Monday, August 15, 2011
Tonight, our two candidates for mayor of Evansville met with our local groups Tri-State Jobs With Justice and the NAACP. You can read about it here....
Since the beginning of this mayoral race, both candidates have made it clear that jobs are their number one priority. In their eyes, nothing is more important than creating jobs. It is no secret that Evansville has a brain drain and most good jobs are finding their way to another city. In my opinion, this is the byproduct of one thing: Evansville's failure to build.
Last year, Courier & Press writer John Lucas wrote about a "pall" over Evansville...
I agree 110% that there is indeed a pall over Evansville. I also believe this pall has existed for well over 50 years. Why and how has it lasted for so long?
If you get a chance, go downtown and make sure you visit each city block. As you visit each city block, count the number of buildings that have been built in your lifetime and then count the amount of buildings that are older than you and count the number of empty parking lots. You will find that not much, if anything, has happened in Evansville in quite a while.
Although there is a pall now, it didn't use to be like this. Back in the day, Evansville thrived with a vibrant downtown, a booming Franklin Street, and a view that everything made in Evansville should be known around the nation. Simply put, Evansville built things and these things prospered.
So how do I know that building large capital improvement projects is the solution to Evansville's jobs problem? Two words: Oklahoma City.
For those who have not been to this blog before, it is important to understand the main program going on in Oklahoma City right now that I am fan numero uno of. This program is called MAPS...
Like I said in the link above, MAPS is very simple because it works like this...
1. The citizens come up with their own ideas and plans. They then can go around town lobbying for other citizens to support their ideas.
2. The citizens then go to their local government's website and submit the ideas.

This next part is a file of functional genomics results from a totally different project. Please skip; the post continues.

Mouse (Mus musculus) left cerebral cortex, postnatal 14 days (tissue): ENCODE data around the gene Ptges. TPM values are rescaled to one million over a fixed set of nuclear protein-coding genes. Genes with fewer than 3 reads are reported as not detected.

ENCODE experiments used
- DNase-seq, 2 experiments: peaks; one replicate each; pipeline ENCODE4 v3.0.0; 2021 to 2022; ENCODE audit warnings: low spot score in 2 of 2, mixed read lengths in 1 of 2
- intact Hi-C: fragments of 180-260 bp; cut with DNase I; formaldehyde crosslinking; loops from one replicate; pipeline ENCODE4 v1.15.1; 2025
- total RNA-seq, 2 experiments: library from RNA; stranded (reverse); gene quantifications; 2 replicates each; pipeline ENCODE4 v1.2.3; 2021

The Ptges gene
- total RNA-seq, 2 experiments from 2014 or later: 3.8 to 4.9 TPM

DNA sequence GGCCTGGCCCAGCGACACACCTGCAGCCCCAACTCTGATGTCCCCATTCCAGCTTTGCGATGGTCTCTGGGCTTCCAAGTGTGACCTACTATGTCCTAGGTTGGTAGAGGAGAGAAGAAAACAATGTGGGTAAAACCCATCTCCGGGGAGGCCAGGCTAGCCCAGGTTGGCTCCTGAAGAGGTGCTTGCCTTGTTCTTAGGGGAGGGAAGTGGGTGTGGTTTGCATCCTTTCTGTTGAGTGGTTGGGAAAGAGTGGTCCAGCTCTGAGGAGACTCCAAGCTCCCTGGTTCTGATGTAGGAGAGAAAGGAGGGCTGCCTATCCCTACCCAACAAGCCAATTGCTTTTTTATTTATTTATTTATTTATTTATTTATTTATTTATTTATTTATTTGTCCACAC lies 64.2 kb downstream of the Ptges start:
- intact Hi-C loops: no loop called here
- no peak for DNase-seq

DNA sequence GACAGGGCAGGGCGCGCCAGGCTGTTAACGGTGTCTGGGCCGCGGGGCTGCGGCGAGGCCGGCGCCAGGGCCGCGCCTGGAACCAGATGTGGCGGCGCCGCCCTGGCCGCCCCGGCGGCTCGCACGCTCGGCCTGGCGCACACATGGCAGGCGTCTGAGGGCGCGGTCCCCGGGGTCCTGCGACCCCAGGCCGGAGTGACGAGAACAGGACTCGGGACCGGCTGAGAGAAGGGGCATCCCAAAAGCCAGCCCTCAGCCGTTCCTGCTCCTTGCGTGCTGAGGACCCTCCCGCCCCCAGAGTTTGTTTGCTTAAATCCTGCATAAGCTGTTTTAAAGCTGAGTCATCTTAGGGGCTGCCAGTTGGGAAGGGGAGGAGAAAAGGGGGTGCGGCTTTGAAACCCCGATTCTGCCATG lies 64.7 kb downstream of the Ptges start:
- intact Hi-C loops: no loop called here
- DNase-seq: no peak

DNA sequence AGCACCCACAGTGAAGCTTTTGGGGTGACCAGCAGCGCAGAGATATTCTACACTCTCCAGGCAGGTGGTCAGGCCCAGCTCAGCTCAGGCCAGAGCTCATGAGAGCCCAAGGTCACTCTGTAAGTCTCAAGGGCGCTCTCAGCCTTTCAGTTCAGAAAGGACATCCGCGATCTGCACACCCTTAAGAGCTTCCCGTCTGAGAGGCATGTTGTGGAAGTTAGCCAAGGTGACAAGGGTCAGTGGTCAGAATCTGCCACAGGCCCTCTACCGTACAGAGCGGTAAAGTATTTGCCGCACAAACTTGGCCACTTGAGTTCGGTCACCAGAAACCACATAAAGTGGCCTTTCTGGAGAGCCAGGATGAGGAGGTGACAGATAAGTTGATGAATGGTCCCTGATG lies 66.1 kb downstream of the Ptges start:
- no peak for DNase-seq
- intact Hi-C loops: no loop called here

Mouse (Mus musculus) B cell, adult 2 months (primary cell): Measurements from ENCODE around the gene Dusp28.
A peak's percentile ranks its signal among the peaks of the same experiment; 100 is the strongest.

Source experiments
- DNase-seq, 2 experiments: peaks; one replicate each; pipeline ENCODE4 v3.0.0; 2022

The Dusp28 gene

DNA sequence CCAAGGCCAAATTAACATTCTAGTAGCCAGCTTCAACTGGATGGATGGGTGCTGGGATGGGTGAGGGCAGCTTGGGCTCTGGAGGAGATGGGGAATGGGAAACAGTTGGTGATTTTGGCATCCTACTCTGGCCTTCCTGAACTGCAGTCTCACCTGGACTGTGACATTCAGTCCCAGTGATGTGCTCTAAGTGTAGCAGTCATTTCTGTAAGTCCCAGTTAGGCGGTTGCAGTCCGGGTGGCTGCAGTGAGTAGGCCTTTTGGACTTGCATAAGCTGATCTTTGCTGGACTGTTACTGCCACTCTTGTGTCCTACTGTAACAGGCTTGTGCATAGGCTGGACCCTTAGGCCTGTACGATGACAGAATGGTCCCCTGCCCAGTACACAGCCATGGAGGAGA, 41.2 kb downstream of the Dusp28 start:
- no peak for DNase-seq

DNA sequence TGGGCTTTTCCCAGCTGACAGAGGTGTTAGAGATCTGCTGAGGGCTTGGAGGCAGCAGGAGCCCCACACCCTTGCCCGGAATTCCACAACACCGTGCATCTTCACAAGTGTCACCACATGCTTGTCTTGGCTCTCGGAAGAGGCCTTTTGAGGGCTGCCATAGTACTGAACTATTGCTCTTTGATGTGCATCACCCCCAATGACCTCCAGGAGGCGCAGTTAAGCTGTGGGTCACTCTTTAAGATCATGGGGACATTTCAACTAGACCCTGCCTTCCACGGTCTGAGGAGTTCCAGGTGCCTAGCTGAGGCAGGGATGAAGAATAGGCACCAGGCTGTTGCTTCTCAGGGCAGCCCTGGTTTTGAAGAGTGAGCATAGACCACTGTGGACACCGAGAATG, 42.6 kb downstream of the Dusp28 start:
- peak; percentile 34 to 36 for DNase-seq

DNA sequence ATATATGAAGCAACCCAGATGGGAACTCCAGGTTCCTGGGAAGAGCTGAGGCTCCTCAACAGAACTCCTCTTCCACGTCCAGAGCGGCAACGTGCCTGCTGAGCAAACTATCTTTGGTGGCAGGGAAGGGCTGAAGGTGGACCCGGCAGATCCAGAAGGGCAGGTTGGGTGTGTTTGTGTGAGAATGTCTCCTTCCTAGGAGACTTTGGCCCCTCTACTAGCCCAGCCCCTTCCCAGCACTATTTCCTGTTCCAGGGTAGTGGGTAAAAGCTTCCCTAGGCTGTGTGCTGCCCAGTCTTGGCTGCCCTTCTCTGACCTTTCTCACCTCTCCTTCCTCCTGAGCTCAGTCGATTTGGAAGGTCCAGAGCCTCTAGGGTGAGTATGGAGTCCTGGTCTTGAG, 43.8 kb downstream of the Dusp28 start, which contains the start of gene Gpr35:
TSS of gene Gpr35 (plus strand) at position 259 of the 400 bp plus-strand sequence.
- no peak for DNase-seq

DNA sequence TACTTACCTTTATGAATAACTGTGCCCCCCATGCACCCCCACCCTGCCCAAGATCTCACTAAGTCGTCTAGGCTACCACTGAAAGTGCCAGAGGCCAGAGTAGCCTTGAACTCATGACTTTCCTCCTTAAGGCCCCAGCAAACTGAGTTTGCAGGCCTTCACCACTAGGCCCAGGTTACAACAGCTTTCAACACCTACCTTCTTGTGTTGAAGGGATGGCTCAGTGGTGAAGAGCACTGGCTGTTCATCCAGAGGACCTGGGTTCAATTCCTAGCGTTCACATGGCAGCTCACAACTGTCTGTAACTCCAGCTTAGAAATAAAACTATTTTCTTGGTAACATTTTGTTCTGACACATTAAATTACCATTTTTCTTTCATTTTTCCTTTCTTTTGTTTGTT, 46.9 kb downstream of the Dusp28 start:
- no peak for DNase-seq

3. The ideas with the most votes get implemented (OKC took as many ideas as they could afford).
4. The final ideas are lumped into a program (MAPS).
5. The program is put on the ballot where voters vote to temporarily increase the local sales tax by 1% for 7 years. After 7 years, the tax expires and can only be extended with another referendum.
6. If approved, the 7 year 1% sales tax goes into effect and a committee to oversee the projects is assembled.
7. After 7 years, if there is enough revenue collected, the projects can begin breaking ground. If there is not enough revenue, a temporary 2 year 1% sales tax increase can be voted on, some projects can be scaled down, or some projects can be eliminated completely.
8. Repeat cycle
Why do I believe that MAPS is the key to creating jobs in Evansville? Because MAPS proved in Oklahoma City that large capital improvement projects, when done correctly, will always cause your town to grow and will always keep unemployment levels down. MAPS has worked perfectly in Oklahoma City. In 2008, Forbes magazine named Oklahoma City the most "recession proof city in America".
During the 1980s, Oklahoma City had one of the worst job and housing markets due to the bankruptcy of Penn Square Bank in 1982 and then the post-1985 crash in oil prices. After MAPS, the city has had a falling unemployment rate, one of the strongest housing markets in the country, and solid growth in energy, agriculture and manufacturing. Take a look at all of the great things going on in Oklahoma City...
Wouldn't that be nice to live in a city where your town is growing because large capital improvement projects are underway everywhere you go? Wouldn't it be nice if the citizens of Evansville got to pick these projects? And wouldn't it be nice if unemployment was at an all-time low because Evansville residents were busy building Evansville back to the level it should be?